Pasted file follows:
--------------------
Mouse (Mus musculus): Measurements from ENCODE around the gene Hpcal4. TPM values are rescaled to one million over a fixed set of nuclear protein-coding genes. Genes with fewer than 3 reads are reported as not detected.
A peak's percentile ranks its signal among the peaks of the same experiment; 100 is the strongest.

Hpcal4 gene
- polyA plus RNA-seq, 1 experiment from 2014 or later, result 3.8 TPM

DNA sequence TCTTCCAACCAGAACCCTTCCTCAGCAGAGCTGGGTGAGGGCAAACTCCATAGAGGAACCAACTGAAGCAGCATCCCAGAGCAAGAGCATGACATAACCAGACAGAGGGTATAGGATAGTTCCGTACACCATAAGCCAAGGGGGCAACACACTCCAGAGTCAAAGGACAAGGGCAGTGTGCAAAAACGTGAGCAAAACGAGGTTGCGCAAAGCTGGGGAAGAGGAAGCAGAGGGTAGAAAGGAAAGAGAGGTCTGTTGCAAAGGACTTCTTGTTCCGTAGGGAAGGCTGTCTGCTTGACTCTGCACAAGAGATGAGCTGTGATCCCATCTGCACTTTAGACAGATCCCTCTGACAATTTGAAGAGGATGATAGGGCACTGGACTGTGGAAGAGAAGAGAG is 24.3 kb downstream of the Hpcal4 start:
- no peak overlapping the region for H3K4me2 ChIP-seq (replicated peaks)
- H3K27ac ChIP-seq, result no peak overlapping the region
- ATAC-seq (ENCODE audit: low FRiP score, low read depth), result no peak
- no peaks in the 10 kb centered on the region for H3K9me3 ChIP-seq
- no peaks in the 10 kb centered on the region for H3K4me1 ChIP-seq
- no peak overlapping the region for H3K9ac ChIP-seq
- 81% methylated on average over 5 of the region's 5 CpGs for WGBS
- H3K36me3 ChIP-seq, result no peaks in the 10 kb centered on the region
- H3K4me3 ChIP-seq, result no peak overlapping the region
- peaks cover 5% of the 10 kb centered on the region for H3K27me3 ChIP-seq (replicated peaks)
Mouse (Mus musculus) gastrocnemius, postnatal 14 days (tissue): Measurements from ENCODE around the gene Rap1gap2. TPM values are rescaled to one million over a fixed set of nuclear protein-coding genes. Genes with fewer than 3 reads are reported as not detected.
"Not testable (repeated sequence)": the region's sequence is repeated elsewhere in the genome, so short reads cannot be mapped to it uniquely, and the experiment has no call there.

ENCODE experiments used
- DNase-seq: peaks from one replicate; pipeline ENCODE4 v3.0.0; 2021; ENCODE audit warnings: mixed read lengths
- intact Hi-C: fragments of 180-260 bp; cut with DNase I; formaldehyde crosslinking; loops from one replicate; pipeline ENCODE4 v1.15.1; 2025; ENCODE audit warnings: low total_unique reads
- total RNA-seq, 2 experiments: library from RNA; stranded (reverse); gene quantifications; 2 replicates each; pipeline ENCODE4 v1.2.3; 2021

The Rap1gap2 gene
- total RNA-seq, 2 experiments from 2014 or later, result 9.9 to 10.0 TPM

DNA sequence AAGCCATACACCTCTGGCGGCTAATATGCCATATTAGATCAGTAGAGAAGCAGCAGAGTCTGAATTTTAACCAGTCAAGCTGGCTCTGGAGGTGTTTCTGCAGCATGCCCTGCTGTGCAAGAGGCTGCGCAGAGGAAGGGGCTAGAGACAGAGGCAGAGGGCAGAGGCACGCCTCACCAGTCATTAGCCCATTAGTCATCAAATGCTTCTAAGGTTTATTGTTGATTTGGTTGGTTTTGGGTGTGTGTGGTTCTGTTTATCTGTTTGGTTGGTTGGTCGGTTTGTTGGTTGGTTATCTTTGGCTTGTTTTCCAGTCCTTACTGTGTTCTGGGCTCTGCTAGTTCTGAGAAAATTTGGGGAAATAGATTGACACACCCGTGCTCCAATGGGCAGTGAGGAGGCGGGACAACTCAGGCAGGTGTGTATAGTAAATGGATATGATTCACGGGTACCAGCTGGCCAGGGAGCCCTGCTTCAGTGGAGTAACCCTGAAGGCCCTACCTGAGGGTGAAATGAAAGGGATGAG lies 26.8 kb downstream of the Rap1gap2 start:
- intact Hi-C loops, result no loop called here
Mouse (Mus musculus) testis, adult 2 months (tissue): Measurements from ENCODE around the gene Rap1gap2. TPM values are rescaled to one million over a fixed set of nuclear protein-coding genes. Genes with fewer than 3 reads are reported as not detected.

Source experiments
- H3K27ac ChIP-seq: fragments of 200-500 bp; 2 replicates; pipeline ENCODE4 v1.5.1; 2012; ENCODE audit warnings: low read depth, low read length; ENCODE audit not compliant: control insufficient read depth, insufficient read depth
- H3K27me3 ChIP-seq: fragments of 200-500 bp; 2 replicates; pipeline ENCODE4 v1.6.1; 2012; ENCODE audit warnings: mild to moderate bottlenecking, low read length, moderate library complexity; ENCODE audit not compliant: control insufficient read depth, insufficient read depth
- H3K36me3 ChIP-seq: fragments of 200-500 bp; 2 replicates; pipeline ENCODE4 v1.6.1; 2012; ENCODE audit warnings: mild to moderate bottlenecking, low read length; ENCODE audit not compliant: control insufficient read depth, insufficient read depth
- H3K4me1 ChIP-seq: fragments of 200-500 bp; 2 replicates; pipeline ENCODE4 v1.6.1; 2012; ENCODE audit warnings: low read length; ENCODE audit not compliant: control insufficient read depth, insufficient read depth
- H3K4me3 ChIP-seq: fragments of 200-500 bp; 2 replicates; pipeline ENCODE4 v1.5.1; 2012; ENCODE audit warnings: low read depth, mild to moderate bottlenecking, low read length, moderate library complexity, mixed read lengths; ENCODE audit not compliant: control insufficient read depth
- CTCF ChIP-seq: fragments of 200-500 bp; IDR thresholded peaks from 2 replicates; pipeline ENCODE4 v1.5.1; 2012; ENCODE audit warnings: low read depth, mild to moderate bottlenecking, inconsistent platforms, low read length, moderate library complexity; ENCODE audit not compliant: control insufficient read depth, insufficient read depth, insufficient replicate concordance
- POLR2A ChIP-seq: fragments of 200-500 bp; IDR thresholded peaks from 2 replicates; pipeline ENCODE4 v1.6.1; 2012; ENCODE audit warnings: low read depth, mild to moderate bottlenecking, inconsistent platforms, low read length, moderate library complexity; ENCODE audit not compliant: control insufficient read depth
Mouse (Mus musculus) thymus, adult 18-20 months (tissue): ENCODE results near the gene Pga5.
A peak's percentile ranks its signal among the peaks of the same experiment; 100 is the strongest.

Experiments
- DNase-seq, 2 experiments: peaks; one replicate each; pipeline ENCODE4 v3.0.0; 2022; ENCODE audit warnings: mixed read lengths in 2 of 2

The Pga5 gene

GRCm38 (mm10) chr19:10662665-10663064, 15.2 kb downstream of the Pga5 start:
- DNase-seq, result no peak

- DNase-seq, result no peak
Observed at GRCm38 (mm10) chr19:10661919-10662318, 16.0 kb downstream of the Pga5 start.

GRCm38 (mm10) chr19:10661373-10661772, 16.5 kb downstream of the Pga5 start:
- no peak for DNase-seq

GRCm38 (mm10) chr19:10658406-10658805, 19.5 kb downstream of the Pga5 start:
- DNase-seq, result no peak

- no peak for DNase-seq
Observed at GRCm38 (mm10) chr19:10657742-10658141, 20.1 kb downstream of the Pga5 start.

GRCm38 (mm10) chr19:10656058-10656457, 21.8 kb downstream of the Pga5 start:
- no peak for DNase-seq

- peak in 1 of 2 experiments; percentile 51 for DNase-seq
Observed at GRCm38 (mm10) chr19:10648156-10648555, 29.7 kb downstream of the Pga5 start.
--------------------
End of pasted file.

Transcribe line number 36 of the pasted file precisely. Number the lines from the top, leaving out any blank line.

A peak's percentile ranks its signal among the peaks of the same experiment; 100 is the strongest.